Marvel Studios is working with a gold mine of material even after licensing out huge properties like Spider-man, X-Men and The Fantastic Four. Thanks to work-for-hire conditions in the comics industry the bulk of that material was produced for a  mere page rate and most of those creators that originally built that universe will never see a thin dime in royalties delivered to them or their heirs, especially not those of the late Jack Kirby whose creative genius is associated with most of this current crop of film and television that the Marvel Universe is built on.

Maybe, like Groot, there is hope that a seed, a branch or a twig could be planted and justice could grow from a bad deal that has been declared dead.

Remember, that without those comic books, none of these films and television shows will have ever existed and neither will have all the industry that is built around licensing and merchandising them, creating tons jobs that help support our economy.

What entertainment would we be enjoying this summer without Joe Simon, Jack Kirby, Stan Lee and the rest of those comic book creators?

Without them there is no Marvel Universe to assemble.

Making Comics Because We Want to,

Gerry Giovinco



Creator’s Rights: The Rise of the UNDEAD!

Tuesday, September 17th, 2013

For anyone who thought that  the Work for Hire clause, whether it was specified in a contract or stamped on the back of a check, was the final answer regarding creator’s rights; think again!

The battle for creator’s rights is experiencing a ZOMBIE APOCALYPSE of its own as issues once considered dead and buried by corporate gate keepers are raising their hoary heads and experiencing triumph against the devil himself.

Appropriately, Ghost Rider, the supernatural motorcyclist who sold his soul to the devil and consequently bursts into hellfire complete with a flaming skull whenever he encounters evil, has become the latest character championed by the challenge of his creator.

Gary Friedrich settled a deal with Marvel after the Second Court of Appeals decided that the work for hire contract signed in 1978 was ambiguous on the topic of copyright renewal.

His victory has highlighted the fact that there can be hope against what appears to be insurmountable odds especially after Marvel had knocked him down for the count and even won a countersuit against him for trademark violation seeking retribution of $17,000 for monies he made from selling autographed prints of Ghost Rider at comic conventions.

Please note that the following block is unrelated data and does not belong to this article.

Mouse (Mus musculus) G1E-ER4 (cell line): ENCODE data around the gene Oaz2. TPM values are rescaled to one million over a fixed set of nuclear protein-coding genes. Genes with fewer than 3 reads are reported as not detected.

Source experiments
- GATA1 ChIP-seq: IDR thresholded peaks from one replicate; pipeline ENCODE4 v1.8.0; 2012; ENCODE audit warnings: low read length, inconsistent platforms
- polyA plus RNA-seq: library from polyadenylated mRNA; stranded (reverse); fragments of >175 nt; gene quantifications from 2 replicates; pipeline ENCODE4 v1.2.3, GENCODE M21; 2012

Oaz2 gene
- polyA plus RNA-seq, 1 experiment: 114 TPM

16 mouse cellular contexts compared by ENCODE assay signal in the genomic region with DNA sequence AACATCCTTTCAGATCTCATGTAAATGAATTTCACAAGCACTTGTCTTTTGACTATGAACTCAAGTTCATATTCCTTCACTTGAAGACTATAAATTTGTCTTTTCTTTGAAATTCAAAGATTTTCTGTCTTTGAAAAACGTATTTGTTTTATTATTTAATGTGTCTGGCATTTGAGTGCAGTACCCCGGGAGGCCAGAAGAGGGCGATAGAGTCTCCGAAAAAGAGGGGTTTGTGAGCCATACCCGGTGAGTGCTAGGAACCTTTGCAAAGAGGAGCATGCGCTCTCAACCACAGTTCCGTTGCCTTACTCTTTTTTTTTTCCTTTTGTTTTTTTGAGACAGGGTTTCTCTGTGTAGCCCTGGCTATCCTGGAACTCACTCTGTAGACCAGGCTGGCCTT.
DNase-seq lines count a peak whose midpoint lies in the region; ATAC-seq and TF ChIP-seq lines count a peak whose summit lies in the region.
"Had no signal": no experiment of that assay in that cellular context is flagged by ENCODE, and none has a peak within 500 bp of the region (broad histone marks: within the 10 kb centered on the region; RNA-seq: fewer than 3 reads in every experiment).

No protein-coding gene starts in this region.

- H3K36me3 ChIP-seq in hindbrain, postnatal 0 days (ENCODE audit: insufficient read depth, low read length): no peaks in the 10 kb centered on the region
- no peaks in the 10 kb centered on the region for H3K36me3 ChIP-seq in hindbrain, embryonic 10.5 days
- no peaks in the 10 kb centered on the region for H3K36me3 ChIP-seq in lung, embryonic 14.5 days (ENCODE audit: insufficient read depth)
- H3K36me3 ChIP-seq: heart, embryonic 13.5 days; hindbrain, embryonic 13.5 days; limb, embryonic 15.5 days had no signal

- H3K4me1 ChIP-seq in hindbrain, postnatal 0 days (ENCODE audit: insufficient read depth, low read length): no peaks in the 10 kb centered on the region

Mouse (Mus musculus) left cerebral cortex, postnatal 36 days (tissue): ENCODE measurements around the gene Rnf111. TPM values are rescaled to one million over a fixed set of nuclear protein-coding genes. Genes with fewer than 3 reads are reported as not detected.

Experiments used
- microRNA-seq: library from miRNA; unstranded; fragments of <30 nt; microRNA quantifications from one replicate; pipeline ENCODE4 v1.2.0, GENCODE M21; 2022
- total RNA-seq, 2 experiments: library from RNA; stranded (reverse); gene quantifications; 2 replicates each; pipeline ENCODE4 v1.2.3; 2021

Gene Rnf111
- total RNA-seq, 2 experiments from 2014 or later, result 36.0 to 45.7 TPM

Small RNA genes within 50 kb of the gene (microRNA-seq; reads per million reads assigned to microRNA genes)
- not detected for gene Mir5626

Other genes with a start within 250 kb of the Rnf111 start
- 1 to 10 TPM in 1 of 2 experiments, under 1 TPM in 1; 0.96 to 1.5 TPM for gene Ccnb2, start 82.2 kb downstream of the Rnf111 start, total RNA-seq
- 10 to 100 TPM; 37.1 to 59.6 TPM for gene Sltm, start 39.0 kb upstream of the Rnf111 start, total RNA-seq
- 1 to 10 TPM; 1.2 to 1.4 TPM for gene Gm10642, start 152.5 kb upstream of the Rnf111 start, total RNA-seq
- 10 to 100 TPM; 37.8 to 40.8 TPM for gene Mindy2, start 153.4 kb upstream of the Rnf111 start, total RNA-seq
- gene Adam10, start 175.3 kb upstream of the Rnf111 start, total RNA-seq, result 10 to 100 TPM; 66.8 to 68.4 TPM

Never give up the fight!

Creator’s rights has been a battle going on in this industry since it began and every time the issue seems dead it claws back from the grave. Jerry Siegle and Joe Shuster were zombies extraordinaire. No creators fought back so frequently and so often reviving dead issues and achieving a number of victories along the way, than these two. Even after their own deaths their family still haunts DC and Warner Brothers with challenges.

The huge popularity of superheroes in film has certainly stirred the dead more than any other event. The immense profits made from films and merchandising of comic book characters that were unimaginable decades ago have breathed new vigor into aging creators who may have given up the fight long ago but now see the fortunes that are slipping through their fingers.

Suddenly a few of these stalwart underdogs have played a winning hand.

It is important to pay close attention to victories because they are often shrouded in secretive settlements that, though they may satisfy and reward the challenges of the creator are designed to ultimately protect the stake of the corporate holder. Terms of agreement that require secrecy lend little support to other challengers except to grant hope that they too can come to a settlement that will satisfy their unique complaint.

Stan Lee took Marvel to task in 2002 for royalties owed for characters he co-created.  He was awarded a $10 million settlement in 2005 according to Marvel’s first quarter operating results that year. This of course begs to question, what about Steve Ditko and the Jack Kirby estate?

Archie Comics settled with Ken Penders regarding rights to the characters he created while working on stories for Sonic the Hedgehog and Knuckles comics. His characters have shown up in reprints, comics, and video games. Victory in hand, he now has his sights set on Sega and Electronic Arts. Sega would not event participate with Archie in the original proceedings making Archie’s defense more laughable than it was. Penders plans to utilize the characters he created in a graphic novel series entitled The Lara-Su Chronicles.